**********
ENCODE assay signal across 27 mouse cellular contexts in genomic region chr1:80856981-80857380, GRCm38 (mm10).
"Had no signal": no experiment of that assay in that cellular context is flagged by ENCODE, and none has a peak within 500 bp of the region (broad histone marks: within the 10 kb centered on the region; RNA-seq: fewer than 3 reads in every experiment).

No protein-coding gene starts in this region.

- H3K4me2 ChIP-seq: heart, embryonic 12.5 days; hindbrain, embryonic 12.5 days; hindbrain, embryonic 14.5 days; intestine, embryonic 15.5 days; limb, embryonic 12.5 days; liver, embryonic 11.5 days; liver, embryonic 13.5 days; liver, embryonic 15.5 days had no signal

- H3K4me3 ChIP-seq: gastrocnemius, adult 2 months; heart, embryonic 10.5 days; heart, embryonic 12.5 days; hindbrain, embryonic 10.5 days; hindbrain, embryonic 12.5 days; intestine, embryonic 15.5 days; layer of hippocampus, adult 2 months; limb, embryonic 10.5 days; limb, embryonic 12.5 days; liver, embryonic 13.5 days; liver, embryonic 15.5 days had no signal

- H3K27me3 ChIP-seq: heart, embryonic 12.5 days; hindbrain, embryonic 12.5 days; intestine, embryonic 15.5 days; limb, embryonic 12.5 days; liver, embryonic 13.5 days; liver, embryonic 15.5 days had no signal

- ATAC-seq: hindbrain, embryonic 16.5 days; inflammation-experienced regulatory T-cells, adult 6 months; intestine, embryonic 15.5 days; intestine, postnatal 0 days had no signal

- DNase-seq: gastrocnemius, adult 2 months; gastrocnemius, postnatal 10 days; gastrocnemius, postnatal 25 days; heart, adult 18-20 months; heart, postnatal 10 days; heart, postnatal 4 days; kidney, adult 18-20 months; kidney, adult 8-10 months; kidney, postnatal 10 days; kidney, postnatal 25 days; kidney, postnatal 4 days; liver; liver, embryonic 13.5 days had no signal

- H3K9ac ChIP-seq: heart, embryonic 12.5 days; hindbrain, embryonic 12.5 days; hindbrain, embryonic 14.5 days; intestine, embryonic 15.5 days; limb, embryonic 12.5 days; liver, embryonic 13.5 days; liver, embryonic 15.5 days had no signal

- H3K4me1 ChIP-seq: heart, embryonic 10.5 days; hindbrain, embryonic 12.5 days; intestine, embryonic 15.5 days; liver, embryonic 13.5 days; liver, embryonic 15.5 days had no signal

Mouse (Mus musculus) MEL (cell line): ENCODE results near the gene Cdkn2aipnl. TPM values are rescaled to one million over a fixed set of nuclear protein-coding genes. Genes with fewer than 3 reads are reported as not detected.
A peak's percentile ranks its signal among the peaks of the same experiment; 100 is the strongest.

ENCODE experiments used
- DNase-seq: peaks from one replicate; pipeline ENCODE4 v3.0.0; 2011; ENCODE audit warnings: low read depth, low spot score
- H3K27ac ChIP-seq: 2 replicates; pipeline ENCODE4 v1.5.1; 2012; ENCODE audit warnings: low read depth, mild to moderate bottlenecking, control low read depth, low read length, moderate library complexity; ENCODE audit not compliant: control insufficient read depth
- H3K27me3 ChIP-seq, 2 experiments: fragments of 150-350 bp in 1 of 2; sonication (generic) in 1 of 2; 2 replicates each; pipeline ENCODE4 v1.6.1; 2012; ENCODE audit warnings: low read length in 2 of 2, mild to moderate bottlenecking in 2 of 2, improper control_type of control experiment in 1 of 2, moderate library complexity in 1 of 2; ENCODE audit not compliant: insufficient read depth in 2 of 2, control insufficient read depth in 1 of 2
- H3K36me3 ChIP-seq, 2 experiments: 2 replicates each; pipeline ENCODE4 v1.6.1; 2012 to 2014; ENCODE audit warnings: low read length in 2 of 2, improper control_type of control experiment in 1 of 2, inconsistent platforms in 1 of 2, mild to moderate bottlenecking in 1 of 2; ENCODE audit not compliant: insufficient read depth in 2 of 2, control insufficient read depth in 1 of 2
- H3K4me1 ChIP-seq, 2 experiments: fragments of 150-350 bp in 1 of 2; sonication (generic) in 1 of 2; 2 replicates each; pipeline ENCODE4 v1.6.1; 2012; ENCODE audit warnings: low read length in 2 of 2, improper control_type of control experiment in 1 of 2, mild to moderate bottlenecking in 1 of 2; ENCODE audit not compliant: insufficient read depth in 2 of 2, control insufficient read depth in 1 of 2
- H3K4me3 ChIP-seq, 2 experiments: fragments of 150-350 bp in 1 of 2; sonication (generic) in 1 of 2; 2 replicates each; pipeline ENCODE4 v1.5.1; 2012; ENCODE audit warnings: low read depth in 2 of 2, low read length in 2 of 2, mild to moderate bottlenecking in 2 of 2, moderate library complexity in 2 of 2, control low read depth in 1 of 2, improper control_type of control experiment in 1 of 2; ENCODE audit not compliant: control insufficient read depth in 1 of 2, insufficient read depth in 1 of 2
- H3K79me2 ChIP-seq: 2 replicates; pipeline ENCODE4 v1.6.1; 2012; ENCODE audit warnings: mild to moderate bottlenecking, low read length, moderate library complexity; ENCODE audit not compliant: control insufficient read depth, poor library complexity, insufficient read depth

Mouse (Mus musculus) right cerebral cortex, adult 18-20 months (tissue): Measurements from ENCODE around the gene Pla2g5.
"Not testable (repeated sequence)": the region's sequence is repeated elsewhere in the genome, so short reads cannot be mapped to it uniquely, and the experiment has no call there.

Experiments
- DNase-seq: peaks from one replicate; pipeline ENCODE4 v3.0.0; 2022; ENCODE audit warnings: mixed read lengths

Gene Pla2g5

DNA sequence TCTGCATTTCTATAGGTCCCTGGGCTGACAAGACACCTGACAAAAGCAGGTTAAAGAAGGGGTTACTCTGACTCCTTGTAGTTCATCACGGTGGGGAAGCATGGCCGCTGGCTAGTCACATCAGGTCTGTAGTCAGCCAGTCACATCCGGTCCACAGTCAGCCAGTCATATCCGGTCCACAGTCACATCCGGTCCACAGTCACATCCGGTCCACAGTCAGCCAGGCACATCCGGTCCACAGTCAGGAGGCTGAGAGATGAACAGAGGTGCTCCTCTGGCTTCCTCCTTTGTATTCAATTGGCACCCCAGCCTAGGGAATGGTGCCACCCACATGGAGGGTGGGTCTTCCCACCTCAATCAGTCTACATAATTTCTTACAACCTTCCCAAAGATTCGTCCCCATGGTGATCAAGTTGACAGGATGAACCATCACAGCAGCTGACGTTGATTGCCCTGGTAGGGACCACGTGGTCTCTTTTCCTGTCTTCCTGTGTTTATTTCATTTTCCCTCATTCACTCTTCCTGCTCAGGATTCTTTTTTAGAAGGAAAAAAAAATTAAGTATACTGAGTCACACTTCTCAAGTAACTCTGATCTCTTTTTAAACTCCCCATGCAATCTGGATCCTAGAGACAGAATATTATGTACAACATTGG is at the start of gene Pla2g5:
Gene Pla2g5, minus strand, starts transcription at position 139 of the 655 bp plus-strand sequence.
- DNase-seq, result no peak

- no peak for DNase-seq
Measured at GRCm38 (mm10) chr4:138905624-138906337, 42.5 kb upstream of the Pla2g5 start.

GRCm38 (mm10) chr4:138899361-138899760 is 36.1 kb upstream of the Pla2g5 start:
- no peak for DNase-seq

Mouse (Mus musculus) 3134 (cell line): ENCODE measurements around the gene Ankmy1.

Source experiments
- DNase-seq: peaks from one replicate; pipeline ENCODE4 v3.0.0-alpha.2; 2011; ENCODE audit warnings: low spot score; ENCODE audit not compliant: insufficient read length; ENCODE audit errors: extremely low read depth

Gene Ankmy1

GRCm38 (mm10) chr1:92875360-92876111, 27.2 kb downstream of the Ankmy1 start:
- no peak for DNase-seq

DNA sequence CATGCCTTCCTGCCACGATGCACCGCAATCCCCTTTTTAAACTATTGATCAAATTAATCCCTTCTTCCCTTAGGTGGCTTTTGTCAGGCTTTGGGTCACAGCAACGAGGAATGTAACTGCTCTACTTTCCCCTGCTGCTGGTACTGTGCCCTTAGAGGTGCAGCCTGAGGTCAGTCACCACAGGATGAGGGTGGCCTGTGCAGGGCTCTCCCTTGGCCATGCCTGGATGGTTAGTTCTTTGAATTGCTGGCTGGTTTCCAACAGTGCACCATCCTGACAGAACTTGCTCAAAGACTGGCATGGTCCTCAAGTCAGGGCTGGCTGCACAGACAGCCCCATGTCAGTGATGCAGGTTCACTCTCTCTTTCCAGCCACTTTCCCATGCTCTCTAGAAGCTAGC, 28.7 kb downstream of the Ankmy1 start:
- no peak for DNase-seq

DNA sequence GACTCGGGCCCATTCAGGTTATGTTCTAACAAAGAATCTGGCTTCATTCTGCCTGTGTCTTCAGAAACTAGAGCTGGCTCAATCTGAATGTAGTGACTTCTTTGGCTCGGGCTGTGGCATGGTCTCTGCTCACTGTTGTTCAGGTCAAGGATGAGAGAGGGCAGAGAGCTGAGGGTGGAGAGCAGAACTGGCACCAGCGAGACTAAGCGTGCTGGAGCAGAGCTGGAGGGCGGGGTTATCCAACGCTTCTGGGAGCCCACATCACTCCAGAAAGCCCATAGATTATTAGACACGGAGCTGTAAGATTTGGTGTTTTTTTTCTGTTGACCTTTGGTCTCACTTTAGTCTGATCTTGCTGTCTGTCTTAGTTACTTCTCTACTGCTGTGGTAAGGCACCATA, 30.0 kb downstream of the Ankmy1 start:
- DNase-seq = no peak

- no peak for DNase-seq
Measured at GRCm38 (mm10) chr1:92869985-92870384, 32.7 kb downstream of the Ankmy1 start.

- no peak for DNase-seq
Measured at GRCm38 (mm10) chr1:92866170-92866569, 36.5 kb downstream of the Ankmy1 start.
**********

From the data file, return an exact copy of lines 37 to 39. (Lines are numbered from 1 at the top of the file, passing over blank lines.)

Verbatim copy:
GRCm38 (mm10) chr1:92875360-92876111, 27.2 kb downstream of the Ankmy1 start:
- no peak for DNase-seq

DNA sequence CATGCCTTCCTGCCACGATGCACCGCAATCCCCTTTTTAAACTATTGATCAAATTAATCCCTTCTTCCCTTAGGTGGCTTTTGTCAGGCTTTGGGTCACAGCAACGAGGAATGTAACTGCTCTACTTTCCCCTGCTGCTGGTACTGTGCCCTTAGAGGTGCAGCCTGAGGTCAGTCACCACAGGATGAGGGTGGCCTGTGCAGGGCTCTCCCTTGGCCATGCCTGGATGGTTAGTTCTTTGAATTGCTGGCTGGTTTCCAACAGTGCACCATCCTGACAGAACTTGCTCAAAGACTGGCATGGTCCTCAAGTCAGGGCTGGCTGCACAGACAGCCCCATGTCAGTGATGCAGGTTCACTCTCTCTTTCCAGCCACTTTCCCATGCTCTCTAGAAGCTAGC, 28.7 kb downstream of the Ankmy1 start: